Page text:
Next is life-saving-intervention (LSI). Surprisingly the two systems are virtually identical. Both require hemorrhage control and airway management. (SALT does not clarify what airway management entails but eludes allowing for NPAs). So we add the option of NPAs to START.
Chest decompressions? There is no MCI evidence this has a net outcome benefit - but sure, add that option to START as well. Antidotes? The Working Group got it wrong on this. You can’t conduct triage in level A gear. So we leave that mistake out.(This subject is covered in a separate white paper for those that need it).

The final topic on LSI is pediatric rescue breaths only in SALT and rescue breaths plus AVPU evaluation in JumpSTART. Do we really want to shed AVPU? OK, so we do away with JumpStart and add two rescue breaths to START for peds.


Now on to Assessment. The only difference is the order of Mental and the way respiratory rate is gauged. With regard to Mental, most of us are already doing mental checks as we approach the patient anyway. It’s only third on START’s list because it gave us RPM. So fine, move ‘M’ to the top and, loose the mnemonic and the assessment are the same.

START uses ‘over 30’ respirations as opposed to SALT’s ‘respiratory distress’ because novice responders, such as CERT members, may not properly recognize distress. Seasoned responders already use respiratory distress. For those reasons we keep it at ‘over 30’.


The only items remaining are the resource-dependent Expectant category and the Assessment priority. Should Expectant stay or should it go? That’s a healthy discussion to have. Proper MCI protocol is to always reassess the Blacks so maybe we already have it. The point here is that in the time it took to read this we were able to fix what we have as opposed to breaking what we’ve spent over a decade building. This is the type of dialogue we wish the Working Group included local EMS agencies in. Why they did not remains a mystery.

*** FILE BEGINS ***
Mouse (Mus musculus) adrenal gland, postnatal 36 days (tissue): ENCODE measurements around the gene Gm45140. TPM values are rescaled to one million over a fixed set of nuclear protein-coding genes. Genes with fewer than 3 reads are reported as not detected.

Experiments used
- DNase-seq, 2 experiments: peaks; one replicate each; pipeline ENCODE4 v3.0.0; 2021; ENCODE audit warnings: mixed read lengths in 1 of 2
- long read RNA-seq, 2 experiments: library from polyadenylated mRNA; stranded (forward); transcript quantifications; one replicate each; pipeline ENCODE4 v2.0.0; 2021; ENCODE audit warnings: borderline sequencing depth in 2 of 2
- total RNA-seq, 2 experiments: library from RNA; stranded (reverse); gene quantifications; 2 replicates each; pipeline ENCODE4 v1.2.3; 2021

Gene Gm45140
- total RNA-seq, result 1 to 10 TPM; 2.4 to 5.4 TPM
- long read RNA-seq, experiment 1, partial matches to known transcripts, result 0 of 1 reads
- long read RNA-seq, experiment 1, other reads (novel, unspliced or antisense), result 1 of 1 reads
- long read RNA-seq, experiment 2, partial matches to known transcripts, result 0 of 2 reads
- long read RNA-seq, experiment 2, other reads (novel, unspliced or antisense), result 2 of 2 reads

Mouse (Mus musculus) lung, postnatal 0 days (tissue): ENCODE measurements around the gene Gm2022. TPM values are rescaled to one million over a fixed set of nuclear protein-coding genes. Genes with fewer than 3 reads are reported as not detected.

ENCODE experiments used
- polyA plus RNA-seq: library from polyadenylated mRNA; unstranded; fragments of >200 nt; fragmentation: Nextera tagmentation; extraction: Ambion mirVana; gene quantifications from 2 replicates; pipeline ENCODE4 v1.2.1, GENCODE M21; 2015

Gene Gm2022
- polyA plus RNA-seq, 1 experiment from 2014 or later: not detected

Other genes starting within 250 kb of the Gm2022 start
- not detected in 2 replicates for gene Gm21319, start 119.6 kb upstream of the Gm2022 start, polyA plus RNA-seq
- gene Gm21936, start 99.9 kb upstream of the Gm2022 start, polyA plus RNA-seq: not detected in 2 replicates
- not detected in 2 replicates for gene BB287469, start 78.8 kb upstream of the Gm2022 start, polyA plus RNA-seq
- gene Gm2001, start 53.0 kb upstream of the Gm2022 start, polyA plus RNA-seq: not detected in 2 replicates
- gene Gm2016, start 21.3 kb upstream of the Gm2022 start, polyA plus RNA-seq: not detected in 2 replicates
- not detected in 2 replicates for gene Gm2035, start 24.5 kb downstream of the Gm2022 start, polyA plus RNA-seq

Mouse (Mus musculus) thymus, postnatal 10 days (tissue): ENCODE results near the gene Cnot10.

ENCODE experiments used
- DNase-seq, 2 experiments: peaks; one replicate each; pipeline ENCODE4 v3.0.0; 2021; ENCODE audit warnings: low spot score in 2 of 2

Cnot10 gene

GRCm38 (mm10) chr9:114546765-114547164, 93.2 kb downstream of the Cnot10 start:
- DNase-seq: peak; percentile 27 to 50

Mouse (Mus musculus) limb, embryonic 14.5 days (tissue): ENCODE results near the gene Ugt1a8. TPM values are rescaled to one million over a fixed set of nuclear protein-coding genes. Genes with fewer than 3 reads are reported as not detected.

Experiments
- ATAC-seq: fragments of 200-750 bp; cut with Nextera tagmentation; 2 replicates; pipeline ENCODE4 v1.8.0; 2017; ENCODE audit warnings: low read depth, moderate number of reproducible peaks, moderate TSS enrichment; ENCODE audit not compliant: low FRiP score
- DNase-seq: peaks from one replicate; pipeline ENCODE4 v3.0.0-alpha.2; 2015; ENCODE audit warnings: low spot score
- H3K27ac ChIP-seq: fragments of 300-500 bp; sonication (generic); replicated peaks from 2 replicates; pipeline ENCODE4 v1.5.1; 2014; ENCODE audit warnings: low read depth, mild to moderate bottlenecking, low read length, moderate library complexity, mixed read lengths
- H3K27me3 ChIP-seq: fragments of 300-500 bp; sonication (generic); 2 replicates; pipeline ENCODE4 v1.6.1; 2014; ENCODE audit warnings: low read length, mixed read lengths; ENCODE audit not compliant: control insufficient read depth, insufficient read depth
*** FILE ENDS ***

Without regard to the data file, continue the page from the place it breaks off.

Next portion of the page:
The Single System Advantage:

Because SALT is only for initial triage, an agency that adopts it would need to utilize a different system for secondary triage. Those that use START would now need to employ two different algorithms. Triage should be looked at as an ongoing consistent process - not a mix of algorithms. One would be wise to question the wisdom of an entity that professes the latter.


The Irony of it All

Suppose for a moment there was an interoperability problem. Would SALT really solve it? Even the Working Group admits that initial triage occurs early on. By the time units from other jurisdictions arrive on-scene, initial triage will most likely be completed. At least it should be or we have a much larger problem than just triage. This begs the question, what problem was SALT supposed to solve in the first place?

The justification for developing SALT was based off an assessment that our nation was using numerous triage systems and that in the event of a large-scale MCI there would be no commonality - resulting in confusion and a derogation in patient care. A noble cause to be sure.


In actuality, the assessment that a standardized triage process did not exist was based off a misinterpretation of data that was never fact-checked. The truth is, the basis for SALT’s justification to live does not exist. More troublesome is the sadly ironic fact that SALT is now creating the one problem it was tasked to solve - a lack of interoperability between neighboring jurisdictions.